If you’ve ever sat cheek by jowl with that sneezing, coughing guy on a crowded airplane, stewing about how he was going to ruin your vacation by spraying viruses and bacteria all over you, here’s something to take your mind off your worries.
But not in a good way.
Researchers from Auburn University took two common, nasty bacteria and, in a lab, painted them on six surfaces that passengers routinely touch inside airplane cabins. The results are not heartening. Methicillin-resistant Staphylococcus aureus (MRSA) lasted for 168 hours on the cloth seatback pockets where flyers store everything from magazines to iPhones. And a virulent strain of E. coli, which can cause severe abdominal cramps and vomiting, persisted for 96 hours on armrests, 72 hours on tray tables and 48 hours on that metal button you use to flush the toilet in airplane lavatories.
Researchers simulated the temperature (24 degrees Centigrade) and humidity (a dry 18 percent) in an airline cabin, and suspended the bacteria in three different solutions: saline, simulated sweat and simulated saliva. But I must hasten to add that they did not test the cleaning protocols employed by airlines (emphasis mine), because their assignment was to collect baseline data for the Federal Aviation Administration.
So I guess your comfort with this revelation, which is being presented this week at the American Society for Microbiology meeting, boils down to how confident you are in the thoroughness of the cleaning crew that comes on board while you’re switching planes in Chicago. Or how strong your immune system is. Or how successful you are at keeping your hands away from your face on a long trip.
Yeah, that’s what I thought.
“The take-home message is be careful about your hand hygiene and don’t travel while contagious or immune compromised,” said Kiril Vaglenov, a post-doctoral fellow in materials science at Auburn, who led the research.
MRSA, as you doubtlessly know by now, is the scourge of locker rooms, hospitals, military barracks and other settings where large numbers of people congregate. But it’s also carried in the nostrils of about 1 percent of the U.S. population. About 30 percent of people carry the non-methicillin resistant strain of the same bacteria.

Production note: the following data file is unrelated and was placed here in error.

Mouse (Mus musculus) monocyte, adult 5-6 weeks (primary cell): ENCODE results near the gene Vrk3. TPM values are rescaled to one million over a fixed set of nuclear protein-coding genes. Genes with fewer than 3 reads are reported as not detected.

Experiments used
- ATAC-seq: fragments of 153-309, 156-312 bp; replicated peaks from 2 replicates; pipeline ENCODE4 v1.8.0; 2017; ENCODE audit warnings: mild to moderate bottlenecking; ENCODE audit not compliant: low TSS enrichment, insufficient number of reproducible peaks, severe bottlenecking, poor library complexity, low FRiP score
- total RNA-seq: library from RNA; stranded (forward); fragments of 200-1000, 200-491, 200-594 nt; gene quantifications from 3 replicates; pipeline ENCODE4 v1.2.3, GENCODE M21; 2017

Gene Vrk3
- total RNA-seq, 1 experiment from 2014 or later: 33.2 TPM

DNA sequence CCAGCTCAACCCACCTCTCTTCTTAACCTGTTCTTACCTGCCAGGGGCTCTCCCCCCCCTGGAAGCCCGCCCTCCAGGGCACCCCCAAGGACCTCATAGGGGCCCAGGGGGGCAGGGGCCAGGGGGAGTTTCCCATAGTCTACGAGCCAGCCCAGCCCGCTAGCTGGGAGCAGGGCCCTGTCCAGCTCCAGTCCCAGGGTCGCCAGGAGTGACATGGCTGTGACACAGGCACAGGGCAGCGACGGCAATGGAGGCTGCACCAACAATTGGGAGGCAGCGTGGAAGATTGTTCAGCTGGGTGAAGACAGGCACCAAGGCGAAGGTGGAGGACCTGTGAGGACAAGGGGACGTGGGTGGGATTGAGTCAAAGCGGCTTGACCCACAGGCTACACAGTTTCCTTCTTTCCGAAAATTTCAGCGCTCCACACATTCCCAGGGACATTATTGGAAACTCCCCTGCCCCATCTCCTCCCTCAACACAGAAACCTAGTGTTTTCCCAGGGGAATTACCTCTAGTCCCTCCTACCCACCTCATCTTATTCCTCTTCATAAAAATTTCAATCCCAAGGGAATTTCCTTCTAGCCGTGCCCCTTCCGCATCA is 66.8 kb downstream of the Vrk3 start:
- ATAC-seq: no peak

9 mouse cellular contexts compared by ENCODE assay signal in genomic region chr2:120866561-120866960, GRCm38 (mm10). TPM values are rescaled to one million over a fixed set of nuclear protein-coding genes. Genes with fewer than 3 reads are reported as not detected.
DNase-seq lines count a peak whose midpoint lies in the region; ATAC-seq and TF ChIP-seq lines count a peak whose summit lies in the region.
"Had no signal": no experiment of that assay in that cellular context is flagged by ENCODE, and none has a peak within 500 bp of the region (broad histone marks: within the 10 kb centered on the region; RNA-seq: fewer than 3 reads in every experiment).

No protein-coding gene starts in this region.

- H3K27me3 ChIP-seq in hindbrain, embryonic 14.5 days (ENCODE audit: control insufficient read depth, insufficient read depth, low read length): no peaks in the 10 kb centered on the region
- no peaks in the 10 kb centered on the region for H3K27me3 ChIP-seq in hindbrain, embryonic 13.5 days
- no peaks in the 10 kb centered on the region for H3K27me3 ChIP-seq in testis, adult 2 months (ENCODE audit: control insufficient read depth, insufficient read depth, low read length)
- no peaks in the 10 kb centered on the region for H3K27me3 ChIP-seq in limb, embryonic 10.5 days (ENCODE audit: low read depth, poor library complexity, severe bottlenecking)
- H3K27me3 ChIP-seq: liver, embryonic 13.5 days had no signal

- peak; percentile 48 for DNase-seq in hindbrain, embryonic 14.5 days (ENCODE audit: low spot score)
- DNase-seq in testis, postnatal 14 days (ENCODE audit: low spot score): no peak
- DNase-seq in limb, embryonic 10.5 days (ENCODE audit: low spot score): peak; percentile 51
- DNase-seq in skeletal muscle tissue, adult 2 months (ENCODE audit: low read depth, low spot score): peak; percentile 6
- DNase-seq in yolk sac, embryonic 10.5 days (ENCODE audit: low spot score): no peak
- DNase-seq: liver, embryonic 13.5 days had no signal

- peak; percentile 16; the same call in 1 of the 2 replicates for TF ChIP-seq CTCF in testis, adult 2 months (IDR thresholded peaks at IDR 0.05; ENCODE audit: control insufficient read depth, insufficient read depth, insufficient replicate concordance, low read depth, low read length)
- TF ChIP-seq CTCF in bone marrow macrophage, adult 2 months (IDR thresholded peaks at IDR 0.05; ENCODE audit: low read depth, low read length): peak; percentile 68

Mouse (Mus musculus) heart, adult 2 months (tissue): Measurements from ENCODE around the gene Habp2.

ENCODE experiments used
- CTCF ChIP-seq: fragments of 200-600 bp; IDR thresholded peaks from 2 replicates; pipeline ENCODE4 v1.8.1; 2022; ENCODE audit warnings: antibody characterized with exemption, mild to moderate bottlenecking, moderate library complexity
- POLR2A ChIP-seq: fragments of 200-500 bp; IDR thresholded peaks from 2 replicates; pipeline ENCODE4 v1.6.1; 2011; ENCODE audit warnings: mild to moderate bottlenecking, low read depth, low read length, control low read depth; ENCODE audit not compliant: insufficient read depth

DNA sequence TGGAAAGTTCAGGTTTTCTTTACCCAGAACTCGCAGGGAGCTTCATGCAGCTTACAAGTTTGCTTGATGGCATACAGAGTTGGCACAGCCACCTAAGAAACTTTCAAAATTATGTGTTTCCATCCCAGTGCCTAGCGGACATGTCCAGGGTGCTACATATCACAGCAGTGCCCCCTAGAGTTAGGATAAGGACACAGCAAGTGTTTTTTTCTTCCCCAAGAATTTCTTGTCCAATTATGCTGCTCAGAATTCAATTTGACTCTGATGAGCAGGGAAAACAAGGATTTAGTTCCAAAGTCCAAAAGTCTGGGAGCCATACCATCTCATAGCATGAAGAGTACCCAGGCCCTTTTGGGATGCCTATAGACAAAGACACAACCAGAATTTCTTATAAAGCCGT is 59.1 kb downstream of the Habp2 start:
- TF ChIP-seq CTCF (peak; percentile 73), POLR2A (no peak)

As you might expect, transmission of the pathogens was easier from non-porous surfaces such as tray tables and window shades, even though they lasted longer on porous surfaces such as seat back pockets and arm rests. The good news here is that after just 24 hours, the transmission rate of MRSA in sweat and saliva was very low, just 1.1 percent and 0.4 percent respectively, and it dropped to zero after 48 hours. From tray tables and window shades, however, transmission was as high as 44.4 percent for MRSA in sweat.
Transmission of E. Coli in sweat on tray tables remained very high even after 72 hours, but was at zero within the same time period for armrests and toilet handles.
This disturbing study comes on the heels of research presented at the same conference that found that the bacteria that causes Legionnaires’ disease flourishes in some windshield washer fluid, which can become aerosolized and be inhaled.
If you’re coming to realize why authorities are so alarmed at the decreasing effectiveness of common antibiotics, maybe all this publicity is a good thing.
Vaglenov, meanwhile, said people need to be aware of how prevalent pathogens are in their environment and how often they come in contact with them. Of airline-borne bacteria, he said: “I don’t think it’s more dangerous than being at the movie theater.”
Read more: Antibiotic-resistant genes are everywhere.